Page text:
The prognostic significance of subcutaneous nodules has not been fully established. Some authors have suggested a strong association between subcutaneous sarcoidosis and mild systemic involvement,, although other authors have not found this relationship. In our series, all patients except for one had complete remission, which would support the theory that subcutaneous involvement is a marker of systemic disease with a good prognosis.
The coexistence of different types of specific cutaneous lesions has been documented in earlier series.,, In our study, nine patients (47%) showed other cutaneous lesions. Furthermore, scar infiltrates and plaque lesions were more frequent in patients with lung involvement, particularly stage II pulmonary disease. Interestingly, five patients (26%) had other autoimmune diseases, including hypothyroidism, rheumatoid arthritis, psoriatic arthritis, and granulomatous polyangiitis. This phenomenon has also been described by Dalle et al.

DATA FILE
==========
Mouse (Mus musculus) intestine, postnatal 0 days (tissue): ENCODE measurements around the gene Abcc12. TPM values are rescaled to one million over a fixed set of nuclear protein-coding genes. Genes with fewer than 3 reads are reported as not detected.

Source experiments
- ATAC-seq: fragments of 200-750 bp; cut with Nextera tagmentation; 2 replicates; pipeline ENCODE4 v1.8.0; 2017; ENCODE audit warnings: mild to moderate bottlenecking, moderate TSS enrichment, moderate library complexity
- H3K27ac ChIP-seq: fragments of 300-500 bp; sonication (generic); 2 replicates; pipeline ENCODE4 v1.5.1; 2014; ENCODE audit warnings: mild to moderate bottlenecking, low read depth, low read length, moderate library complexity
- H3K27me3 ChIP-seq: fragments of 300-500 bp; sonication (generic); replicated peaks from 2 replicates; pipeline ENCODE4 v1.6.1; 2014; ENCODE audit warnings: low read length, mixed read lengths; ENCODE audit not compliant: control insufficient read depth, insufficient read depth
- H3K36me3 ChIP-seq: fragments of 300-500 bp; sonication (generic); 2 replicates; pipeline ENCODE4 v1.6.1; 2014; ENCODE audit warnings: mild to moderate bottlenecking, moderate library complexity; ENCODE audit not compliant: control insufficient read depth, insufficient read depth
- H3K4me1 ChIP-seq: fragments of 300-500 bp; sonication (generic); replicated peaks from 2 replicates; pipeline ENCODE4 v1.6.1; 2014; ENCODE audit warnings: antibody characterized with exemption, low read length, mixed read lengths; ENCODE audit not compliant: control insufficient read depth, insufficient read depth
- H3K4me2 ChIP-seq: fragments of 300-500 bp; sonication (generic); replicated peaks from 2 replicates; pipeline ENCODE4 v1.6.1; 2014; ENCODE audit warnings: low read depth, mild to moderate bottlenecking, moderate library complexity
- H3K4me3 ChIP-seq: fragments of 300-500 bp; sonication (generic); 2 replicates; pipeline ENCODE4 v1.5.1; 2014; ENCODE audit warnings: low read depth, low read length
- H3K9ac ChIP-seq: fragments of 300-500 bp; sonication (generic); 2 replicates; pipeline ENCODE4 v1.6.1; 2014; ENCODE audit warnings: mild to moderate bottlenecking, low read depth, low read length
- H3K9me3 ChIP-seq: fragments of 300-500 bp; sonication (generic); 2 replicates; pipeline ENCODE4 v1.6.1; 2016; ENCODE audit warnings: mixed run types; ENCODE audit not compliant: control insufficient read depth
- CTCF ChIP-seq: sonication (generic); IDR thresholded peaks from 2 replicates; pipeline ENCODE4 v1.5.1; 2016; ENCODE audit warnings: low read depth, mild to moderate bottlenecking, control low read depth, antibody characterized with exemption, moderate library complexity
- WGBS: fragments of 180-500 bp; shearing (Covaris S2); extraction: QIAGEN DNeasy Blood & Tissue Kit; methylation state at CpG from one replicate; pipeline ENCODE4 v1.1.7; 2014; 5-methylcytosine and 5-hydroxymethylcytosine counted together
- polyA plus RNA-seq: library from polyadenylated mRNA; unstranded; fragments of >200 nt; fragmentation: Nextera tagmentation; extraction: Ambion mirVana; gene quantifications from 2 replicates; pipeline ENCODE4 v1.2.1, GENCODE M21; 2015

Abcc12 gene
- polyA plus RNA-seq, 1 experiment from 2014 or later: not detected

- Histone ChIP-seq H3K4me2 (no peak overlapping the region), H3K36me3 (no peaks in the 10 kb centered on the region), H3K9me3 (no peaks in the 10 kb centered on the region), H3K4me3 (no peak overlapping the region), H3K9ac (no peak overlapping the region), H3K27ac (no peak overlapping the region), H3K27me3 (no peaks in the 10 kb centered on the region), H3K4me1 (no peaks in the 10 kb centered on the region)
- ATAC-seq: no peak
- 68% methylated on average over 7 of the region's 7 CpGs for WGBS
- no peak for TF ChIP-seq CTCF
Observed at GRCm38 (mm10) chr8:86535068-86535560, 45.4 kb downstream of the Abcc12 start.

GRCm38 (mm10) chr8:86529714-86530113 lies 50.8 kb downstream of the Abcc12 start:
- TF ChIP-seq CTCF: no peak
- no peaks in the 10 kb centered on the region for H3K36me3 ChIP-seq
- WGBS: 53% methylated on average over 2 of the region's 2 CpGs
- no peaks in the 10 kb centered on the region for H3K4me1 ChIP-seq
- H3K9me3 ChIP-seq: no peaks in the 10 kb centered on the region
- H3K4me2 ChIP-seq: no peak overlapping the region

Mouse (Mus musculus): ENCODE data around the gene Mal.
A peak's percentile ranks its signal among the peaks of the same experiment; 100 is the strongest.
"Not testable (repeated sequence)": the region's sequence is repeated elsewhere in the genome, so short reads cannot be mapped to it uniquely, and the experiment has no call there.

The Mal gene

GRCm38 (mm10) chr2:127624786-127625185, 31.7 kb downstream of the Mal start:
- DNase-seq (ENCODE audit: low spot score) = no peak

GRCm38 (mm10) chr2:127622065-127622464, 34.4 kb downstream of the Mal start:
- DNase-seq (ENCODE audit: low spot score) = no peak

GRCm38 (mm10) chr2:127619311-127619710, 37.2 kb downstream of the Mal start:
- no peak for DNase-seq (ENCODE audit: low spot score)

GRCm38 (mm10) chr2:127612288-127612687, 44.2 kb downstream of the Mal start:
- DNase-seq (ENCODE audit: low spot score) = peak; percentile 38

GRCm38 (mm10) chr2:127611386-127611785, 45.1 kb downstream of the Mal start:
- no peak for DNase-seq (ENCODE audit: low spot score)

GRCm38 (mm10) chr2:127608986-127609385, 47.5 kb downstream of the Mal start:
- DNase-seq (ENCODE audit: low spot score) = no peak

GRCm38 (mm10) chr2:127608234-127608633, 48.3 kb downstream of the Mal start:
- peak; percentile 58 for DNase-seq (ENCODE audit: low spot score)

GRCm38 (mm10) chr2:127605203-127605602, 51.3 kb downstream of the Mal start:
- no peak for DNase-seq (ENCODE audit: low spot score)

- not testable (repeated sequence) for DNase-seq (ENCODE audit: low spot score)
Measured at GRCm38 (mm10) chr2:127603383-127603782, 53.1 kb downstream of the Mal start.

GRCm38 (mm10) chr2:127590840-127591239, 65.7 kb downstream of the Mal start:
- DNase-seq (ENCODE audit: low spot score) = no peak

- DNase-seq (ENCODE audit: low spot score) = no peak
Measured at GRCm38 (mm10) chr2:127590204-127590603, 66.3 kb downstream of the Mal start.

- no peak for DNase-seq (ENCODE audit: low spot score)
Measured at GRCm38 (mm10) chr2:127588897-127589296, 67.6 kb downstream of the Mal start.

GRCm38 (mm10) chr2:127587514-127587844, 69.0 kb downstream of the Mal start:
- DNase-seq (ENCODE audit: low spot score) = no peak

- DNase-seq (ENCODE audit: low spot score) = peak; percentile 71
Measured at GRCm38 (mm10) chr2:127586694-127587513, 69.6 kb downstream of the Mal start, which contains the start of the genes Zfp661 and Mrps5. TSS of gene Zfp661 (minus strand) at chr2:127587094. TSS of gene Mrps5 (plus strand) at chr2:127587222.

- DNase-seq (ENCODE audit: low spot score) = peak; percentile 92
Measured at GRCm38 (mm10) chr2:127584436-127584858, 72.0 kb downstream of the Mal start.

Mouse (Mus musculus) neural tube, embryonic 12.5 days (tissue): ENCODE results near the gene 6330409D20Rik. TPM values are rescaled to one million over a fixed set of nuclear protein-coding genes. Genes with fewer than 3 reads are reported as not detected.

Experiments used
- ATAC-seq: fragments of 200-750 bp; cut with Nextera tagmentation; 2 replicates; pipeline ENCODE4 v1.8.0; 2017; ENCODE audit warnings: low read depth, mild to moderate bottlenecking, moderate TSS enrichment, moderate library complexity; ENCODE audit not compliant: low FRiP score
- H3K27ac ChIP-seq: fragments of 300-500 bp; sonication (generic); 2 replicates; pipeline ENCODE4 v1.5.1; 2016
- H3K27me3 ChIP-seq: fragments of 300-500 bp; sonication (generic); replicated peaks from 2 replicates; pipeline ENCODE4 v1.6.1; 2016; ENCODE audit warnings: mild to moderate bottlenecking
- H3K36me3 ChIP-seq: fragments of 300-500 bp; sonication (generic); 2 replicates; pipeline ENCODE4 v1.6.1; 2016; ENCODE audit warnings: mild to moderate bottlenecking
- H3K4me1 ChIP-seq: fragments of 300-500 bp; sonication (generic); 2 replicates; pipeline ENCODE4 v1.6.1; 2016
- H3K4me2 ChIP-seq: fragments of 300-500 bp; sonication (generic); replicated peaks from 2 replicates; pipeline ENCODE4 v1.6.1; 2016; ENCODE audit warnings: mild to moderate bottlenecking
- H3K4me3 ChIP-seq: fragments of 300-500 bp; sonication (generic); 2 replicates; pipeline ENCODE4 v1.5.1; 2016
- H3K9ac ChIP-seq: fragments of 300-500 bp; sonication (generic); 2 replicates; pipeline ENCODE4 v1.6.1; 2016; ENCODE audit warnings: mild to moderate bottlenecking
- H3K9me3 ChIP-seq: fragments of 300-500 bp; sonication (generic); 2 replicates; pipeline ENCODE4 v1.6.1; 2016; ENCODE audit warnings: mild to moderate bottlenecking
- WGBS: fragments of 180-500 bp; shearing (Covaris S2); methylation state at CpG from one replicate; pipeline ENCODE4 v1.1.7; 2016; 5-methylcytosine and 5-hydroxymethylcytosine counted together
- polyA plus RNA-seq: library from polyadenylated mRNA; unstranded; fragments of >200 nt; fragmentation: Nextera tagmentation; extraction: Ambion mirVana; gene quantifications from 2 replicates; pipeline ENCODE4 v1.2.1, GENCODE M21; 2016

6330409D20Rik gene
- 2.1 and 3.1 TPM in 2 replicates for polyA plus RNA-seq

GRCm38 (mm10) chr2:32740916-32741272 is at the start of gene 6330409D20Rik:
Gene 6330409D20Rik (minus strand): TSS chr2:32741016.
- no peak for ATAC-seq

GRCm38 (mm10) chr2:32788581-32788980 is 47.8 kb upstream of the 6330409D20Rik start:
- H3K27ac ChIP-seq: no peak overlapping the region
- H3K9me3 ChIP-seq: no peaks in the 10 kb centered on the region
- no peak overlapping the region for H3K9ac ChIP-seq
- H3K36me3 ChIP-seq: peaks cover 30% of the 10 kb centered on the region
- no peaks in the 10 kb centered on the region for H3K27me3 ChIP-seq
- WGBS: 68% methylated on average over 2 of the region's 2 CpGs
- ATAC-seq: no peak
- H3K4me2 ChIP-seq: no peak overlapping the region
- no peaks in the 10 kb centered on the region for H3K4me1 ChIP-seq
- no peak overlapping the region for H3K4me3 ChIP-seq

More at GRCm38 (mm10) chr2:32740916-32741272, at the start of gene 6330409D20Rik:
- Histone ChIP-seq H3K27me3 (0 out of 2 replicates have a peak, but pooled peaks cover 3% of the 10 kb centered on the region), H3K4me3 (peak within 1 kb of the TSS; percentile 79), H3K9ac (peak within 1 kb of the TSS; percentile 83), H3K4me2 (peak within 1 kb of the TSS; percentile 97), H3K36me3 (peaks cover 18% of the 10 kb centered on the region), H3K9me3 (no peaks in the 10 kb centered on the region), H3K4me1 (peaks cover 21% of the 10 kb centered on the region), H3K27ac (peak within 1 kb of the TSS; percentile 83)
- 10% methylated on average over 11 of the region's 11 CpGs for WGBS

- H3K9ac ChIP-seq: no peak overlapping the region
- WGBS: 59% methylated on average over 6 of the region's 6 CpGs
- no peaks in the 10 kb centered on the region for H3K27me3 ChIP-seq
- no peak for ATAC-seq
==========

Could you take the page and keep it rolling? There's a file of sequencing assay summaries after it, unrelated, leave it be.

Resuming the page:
There are several limitations to our study, the main one being a retrospective study conducted at a single center, including a modest number of patients. However, it seems relevant to communicate our results since they support the importance of ruling out systemic disease when subcutaneous sarcoidosis manifests. Furthermore, our results are in line with the findings in other published series: Subcutaneous sarcoidosis appears to be a marker of good prognosis of systemic disease.